One in five children in America live in poverty. In Suffolk County, which includes Boston, Revere, Chelsea, and Winthrop, the rate of childhood poverty is even worse. That's according to census data highlighted in a recent report by The Robert Wood Johnson Foundation.

If you ask Amanda Currin, a mother of three on welfare, what poverty looks like, she'll tell you it depends on where you're looking.

Click the county to see its percentage of children in poverty

"Different countries, you think of little kids on TV eating oatmeal or rice out of a bowl, you know, dirty, no clothes," Currin said. "But here, it's this. It's me, it's every other family that I know from South Boston."

Amanda lives with her husband, children and two cats in subsidized housing in Dorchester. She and her husband both grew up poor.

"It's having to use food stamps to get food or else you wouldn't have anything," Currin said. "It's being on WIC because you can't afford milk, and living off welfare, worrying about how you're going to pay for school, racking up a bunch of debt. It's kind of just what I'm living."

Amanda and her family are part of the growing number of poor in Suffolk County. It’s one of the most racially diverse counties in America, but it’s also a county where one in three children live in poverty. That's 10 percent above the national average.

The impact of poverty on health and life outcomes is well known. Children who grow up poor are more likely to suffer from diabetes and obesity. They’re less likely to graduate high school and more likely to engage in risky sexual behavior as teens.

But pediatrician Jack Shonkoff said what’s not well known is that poverty can actually affect a child’s biology.

"In the last 20, even in the last ten years, there have been advances in neuroscience and molecular biology and genetics that have really given us a much deeper understanding of how the adversity of poverty gets under the skin and into the body," Shonkoff said. "How it literally affects the development of the brain's architecture."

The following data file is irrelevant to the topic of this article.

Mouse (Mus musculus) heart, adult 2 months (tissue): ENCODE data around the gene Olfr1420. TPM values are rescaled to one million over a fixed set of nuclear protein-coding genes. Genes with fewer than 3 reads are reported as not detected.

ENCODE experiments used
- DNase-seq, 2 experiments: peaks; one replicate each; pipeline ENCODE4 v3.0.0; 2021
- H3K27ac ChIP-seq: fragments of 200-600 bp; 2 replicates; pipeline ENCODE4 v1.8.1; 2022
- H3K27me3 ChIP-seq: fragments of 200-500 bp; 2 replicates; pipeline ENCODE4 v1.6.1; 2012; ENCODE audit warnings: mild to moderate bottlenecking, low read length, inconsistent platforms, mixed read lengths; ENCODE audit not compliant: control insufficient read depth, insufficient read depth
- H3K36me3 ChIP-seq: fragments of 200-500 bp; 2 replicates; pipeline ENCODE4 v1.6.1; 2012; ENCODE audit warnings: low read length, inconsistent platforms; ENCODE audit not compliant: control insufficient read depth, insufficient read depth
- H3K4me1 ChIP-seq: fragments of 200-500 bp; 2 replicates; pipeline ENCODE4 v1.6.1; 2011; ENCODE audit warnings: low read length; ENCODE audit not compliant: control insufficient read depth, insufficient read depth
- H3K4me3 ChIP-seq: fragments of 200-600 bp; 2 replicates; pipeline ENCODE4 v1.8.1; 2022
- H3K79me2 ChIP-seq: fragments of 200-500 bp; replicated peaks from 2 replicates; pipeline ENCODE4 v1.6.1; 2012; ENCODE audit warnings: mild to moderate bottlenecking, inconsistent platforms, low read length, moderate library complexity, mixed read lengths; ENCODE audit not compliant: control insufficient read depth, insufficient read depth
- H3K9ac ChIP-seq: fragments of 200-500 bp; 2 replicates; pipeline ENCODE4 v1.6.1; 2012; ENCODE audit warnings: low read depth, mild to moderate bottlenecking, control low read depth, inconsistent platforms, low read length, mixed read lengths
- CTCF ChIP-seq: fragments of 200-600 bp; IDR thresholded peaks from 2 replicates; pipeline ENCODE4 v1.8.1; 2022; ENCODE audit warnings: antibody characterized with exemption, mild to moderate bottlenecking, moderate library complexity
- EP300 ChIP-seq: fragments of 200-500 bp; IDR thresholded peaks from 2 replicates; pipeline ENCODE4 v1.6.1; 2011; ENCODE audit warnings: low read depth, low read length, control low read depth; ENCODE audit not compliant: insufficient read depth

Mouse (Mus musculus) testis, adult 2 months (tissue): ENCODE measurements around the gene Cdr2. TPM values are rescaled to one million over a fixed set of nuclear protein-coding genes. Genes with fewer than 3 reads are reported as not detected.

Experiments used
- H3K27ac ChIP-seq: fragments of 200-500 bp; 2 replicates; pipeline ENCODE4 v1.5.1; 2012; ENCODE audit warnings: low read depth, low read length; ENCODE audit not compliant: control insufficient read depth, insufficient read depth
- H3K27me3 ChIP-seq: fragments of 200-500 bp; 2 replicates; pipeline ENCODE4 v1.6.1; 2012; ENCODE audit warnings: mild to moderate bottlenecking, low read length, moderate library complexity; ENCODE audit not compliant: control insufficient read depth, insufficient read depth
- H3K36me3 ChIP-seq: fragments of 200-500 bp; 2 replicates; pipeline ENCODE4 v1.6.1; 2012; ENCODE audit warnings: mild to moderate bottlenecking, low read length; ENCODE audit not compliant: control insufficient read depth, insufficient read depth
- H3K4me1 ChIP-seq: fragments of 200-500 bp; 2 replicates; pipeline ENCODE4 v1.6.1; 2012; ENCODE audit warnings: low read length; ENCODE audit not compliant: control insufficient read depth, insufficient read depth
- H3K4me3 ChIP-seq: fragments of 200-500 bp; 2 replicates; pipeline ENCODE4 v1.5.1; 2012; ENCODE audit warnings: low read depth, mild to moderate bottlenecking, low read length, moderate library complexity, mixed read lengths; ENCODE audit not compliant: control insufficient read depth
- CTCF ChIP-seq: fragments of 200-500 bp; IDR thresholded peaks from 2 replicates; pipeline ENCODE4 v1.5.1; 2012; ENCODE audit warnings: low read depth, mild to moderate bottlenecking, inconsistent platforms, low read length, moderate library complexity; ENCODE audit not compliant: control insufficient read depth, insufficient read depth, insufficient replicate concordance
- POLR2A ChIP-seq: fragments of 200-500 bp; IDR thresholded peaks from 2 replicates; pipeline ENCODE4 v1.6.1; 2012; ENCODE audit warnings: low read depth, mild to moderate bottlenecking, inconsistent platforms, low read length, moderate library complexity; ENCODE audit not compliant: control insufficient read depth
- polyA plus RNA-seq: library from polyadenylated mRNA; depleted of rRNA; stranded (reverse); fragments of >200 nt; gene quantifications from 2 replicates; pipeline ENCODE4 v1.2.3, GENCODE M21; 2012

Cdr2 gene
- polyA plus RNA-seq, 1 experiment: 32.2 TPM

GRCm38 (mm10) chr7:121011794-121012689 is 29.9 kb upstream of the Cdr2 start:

Shonkoff directs the Center on the Developing Child at Harvard University. He says that the negative effects of poverty start at birth.

"The brain at birth has most of the cells it’s going to have - most of the neurons - but very little of the circuits, and those circuits are built over time," he said. "How the circuit gets built is heavily influenced by experience."

Life experience literally shapes the circuitry of the brain. That's why the stress of poverty is particularly harmful for babies and young children.

"This level of adversity and stress actually activates the stress response in children and the stress response system is made to deal with an acute threat," Shonkoff said. "It's not meant to be chronically activated, and when it's chronically activated, it can have a wear-and-tear effect on the body. It can literally disrupt the development of circuits in the brain."

When development is disrupted, it becomes more difficult for a child to learn some essential coping skills.

"These are things like the ability to focus your attention, the ability to control your impulses, to plan, to monitor, to solve problems, to follow directions," Shonkoff said. "And young children learn these skills from adults who have these skills. Many adults who grow up in poverty never develop these skills well in the beginning."

These skills can be learned later in life, though just like a new language, they are harder to pick up as you age. Still, Shonkoff said its essential parents learn these skills so that they can teach them to their children.

"If we want to prevent young children from ending up living in poverty, if we want to change their lives, we have to change the lives of the adults who are raising them," he said. "We can't bypass those adults, and we can't just stigmatize them and demonize them and say that they are just not doing a good job, because, for the most part, they were once children who were raised in poverty."

As for the Currins, they are doing what they can to buffer their children from the stress of poverty. Robert Currin talks to a counselor regularly.

"He helps me kind of organize my thoughts a little bit and think things through a little bit more," he said. "I get a little angry sometimes, and I get really bad anxiety so just talking to him about some of that stuff just helps out."

Amanda also talks to a counselor, and all three of their children are in Head Start, an early education program for children in poverty. Amanda said the structure and predictability of the program has really helped her kids, and they eat breakfast and lunch there, too.

"I feel like it could be worse, we could be alone, we could be into drugs and alcohol, we could be crappy parents, but we are kind of ahead of the game, except in the game of being broke," she said. "We have focus. We know what we want and we’re going to work hard to get there, and a lot of people I’ve met don’t have that. They don’t have that drive."